Ad

Evidence Based

This Dr. Axe content is medically reviewed or fact checked to ensure factually accurate information.

With strict editorial sourcing guidelines, we only link to academic research institutions, reputable media sites and, when research is available, medically peer-reviewed studies. Note that the numbers in parentheses (1, 2, etc.) are clickable links to these studies.

The information in our articles is NOT intended to replace a one-on-one relationship with a qualified health care professional and is not intended as medical advice.

This article is based on scientific evidence, written by experts and fact checked by our trained editorial staff. Note that the numbers in parentheses (1, 2, etc.) are clickable links to medically peer-reviewed studies.

Our team includes licensed nutritionists and dietitians, certified health education specialists, as well as certified strength and conditioning specialists, personal trainers and corrective exercise specialists. Our team aims to be not only thorough with its research, but also objective and unbiased.

The information in our articles is NOT intended to replace a one-on-one relationship with a qualified health care professional and is not intended as medical advice.

Chestnut Benefits for the Brain, Bones, Heart & More

By

Chestnut - Dr. Axe

As the temperature starts to plummet and the snowflakes start falling, there’s nothing more comforting than picking up a tantalizing roasted chestnut treat from the local street vendor.

If you’re like most, you’re probably pretty familiar with this traditional holiday staple. From Christmas and Thanksgiving dinners to holiday songs, chestnuts — roasted chestnuts, in particular — are an integral part of the winter season.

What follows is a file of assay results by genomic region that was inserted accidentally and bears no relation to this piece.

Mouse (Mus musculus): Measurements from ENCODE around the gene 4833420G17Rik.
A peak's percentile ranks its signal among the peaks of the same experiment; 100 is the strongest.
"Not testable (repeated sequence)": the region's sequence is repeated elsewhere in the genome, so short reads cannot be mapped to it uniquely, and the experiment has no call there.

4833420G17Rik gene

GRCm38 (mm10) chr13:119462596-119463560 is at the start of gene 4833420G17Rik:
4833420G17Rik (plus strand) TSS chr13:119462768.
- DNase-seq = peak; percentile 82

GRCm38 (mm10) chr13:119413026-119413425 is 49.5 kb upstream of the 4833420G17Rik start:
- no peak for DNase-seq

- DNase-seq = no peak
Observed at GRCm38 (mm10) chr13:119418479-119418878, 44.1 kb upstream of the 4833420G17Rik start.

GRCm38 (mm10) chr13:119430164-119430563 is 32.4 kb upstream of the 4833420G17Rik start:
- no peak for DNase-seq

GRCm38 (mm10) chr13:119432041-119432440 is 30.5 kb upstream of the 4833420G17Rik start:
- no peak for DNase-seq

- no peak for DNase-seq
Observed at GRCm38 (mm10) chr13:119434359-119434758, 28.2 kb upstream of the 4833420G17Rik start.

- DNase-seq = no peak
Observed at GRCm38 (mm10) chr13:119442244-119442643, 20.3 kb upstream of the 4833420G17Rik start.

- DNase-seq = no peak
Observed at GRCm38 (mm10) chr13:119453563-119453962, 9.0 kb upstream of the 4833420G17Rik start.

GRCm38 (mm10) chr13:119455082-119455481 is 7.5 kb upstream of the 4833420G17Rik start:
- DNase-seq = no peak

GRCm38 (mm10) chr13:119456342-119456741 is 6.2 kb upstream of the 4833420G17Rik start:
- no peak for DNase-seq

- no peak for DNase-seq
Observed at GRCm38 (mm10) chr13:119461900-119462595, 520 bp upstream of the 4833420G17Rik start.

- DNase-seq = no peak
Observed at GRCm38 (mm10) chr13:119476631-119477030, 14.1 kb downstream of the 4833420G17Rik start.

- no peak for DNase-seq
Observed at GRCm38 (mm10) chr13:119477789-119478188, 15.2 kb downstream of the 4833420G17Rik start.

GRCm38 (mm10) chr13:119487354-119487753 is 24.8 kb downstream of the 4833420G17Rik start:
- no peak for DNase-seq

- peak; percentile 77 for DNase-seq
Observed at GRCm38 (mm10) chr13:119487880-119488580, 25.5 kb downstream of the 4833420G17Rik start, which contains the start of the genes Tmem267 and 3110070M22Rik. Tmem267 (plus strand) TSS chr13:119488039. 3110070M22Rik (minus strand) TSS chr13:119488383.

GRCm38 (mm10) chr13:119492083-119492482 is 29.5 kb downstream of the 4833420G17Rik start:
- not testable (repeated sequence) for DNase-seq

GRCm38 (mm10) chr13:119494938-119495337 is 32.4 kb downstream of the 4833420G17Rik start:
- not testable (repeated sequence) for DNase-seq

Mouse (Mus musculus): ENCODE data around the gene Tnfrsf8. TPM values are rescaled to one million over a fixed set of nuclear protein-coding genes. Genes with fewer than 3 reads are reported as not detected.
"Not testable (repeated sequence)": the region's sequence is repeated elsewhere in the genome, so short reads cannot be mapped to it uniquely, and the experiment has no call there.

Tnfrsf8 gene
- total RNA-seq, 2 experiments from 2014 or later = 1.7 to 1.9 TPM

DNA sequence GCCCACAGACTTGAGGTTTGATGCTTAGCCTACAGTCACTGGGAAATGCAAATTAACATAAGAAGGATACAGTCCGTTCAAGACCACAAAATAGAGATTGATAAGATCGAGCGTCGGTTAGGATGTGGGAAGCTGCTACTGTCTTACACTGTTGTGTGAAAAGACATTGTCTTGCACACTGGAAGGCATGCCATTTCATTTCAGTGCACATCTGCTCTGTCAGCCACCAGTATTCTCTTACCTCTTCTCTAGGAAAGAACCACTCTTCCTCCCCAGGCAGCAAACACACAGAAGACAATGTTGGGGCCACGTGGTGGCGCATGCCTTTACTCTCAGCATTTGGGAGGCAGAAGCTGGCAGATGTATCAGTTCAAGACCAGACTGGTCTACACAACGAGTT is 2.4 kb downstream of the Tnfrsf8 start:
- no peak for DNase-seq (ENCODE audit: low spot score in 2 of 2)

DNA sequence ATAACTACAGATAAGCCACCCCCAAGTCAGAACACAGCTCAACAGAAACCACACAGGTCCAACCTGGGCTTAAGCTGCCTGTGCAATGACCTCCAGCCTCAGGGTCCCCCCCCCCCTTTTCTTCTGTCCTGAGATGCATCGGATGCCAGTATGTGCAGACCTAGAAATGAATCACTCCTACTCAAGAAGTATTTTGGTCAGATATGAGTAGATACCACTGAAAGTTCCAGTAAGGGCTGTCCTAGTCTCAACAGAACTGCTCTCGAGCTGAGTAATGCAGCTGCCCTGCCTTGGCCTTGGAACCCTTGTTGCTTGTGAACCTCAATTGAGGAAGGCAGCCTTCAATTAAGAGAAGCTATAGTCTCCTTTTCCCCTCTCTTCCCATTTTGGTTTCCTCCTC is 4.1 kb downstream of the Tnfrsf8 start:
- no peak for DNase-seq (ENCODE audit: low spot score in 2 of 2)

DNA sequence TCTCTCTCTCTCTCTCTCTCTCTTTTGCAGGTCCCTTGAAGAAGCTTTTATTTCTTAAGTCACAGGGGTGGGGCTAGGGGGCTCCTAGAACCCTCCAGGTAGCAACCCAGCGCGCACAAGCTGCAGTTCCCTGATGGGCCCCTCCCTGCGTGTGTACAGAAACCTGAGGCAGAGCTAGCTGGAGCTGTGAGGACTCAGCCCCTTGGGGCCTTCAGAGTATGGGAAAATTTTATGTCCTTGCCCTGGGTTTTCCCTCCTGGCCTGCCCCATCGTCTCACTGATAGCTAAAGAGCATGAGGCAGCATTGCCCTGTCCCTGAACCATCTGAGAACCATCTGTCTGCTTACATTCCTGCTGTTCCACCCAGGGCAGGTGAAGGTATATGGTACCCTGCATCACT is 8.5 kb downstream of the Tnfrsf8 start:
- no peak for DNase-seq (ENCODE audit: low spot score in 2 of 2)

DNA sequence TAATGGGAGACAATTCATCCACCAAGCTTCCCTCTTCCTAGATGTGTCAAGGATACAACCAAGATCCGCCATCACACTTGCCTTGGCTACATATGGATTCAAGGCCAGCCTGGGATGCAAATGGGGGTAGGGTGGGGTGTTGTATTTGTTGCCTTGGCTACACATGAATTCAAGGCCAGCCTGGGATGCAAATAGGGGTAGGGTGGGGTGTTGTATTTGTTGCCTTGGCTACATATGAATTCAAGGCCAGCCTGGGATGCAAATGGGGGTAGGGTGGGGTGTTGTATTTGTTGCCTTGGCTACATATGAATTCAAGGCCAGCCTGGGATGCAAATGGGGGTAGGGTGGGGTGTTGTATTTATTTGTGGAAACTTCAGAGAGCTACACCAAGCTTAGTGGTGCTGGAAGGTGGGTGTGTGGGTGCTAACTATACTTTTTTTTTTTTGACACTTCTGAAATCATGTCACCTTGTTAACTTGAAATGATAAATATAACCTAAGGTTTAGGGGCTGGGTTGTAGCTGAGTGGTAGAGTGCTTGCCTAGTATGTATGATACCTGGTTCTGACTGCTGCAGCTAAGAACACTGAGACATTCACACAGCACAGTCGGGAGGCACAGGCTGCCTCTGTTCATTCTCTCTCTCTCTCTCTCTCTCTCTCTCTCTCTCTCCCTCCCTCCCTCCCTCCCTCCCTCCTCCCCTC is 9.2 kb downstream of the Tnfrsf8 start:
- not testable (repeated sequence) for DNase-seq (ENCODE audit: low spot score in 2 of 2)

Did you know that these delicious nuts can actually be pretty good for you too?

Slightly sweet with just the right amount of crunch, chestnuts are versatile, delicious, nutrient-dense foods.

Chestnuts, or Castanea, are a group of approximately eight or nine trees and shrubs that belong to the same family as oak and beech trees. These chestnut trees produce an edible nut, commonly referred to as the chestnut, which is consumed around the world.

Interestingly enough, the chestnut is considered both a nut and a fruit. This is because fruits are technically defined as the product of a flowering plant, and most nuts fall into this category.

They have a mildly sweet taste and make a good addition to a variety of dishes. Raw chestnuts have a very hard, crunchy texture that gets softer after being cooked or roasted.

The main types of chestnuts include:

  • American chestnut
  • sweet chestnut (also called Spanish chestnut)
  • Chinese chestnut
  • Japanese/Korean chestnut

Keep in mind that these types of chestnut are not related to the water chestnuts, which are not technically nuts, but are actually a type of aquatic vegetable used in many Asian cuisines. Similarly, the horse chestnut is also part of another family of plants unrelated to chestnuts, and although its extract is used as a natural remedy, it’s actually considered to be toxic.

From improving digestion to strengthening your bones and helping maintain healthy blood sugar levels, the benefits of chestnuts are vast, and there are plenty of reasons to roast them by the open fire all year round.

Benefits of Chestnuts

1. Improve Digestion

Some research has shown that chestnuts could help promote better digestion in a few different ways.

A test-tube study in the journal Food Microbiology found that chestnut extract had a protective effect on the strain of probiotics found in your gastrointestinal tract. Probiotics are a type of beneficial bacteria that keep your gut healthy and help improve digestion.

Additionally, chestnuts are high in fiber. Dietary fiber resists digestion as it passes through the gastrointestinal tract, which aids in the movement of foods through your digestive tract.

Fiber can also alleviate constipation, promote satiety, stabilize blood sugar and help nourish the beneficial bacteria found in your gut.

2. Contain Antioxidants

In addition to being a good source of vitamins and minerals, chestnuts also boast a good amount of antioxidants, including tannins, alkaloids, lutein, ellagic acid and gallic acid.

A 2010 study conducted by the Department of Biotechnology at Chosun University in Korea demonstrated that chestnut flower extract exhibited potent antioxidant properties and even helped protect against damage from melanoma.